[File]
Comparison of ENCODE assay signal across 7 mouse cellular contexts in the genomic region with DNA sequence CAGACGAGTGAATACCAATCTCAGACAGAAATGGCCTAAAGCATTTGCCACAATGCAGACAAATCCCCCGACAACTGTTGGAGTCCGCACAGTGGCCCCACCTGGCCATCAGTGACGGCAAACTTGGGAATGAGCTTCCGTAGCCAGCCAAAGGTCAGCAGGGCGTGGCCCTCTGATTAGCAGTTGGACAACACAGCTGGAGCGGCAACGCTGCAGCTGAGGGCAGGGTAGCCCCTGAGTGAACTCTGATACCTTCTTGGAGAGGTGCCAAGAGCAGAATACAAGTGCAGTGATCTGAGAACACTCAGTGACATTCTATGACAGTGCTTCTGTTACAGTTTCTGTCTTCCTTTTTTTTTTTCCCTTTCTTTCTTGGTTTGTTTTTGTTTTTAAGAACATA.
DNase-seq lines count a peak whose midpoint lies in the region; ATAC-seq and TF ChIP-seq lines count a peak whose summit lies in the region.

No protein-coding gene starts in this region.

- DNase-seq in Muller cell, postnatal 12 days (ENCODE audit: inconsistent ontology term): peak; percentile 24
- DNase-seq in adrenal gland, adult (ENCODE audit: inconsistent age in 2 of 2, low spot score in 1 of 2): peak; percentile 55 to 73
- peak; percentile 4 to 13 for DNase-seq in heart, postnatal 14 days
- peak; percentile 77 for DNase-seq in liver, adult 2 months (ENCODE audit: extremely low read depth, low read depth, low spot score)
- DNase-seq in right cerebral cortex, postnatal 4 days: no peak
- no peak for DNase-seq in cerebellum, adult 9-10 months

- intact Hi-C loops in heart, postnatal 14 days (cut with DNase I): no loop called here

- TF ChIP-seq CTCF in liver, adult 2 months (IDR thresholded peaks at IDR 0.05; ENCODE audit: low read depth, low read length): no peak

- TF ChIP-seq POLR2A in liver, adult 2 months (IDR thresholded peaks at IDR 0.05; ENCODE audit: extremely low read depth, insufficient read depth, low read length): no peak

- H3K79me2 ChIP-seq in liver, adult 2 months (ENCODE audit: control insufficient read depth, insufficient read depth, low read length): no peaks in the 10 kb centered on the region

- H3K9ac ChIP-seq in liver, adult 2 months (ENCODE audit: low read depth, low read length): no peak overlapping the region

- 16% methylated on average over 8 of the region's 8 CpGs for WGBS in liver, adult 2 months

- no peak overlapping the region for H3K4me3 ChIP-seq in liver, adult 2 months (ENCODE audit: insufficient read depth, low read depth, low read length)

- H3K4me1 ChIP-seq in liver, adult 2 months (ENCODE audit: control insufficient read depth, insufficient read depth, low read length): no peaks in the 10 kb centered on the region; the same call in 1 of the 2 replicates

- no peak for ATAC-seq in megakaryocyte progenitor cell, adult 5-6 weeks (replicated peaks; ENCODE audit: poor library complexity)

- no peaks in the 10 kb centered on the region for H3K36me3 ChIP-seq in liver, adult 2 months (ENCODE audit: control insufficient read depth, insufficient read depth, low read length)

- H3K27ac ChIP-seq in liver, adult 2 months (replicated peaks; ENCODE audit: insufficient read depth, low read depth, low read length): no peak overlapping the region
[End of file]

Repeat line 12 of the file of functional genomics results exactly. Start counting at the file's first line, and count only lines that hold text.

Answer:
- TF ChIP-seq POLR2A in liver, adult 2 months (IDR thresholded peaks at IDR 0.05; ENCODE audit: extremely low read depth, insufficient read depth, low read length): no peak